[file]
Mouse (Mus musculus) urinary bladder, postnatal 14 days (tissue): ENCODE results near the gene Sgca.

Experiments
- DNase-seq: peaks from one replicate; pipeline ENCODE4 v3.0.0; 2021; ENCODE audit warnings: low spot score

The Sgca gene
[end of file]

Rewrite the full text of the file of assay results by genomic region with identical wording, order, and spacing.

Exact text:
Mouse (Mus musculus) urinary bladder, postnatal 14 days (tissue): ENCODE results near the gene Sgca.

Experiments
- DNase-seq: peaks from one replicate; pipeline ENCODE4 v3.0.0; 2021; ENCODE audit warnings: low spot score

The Sgca gene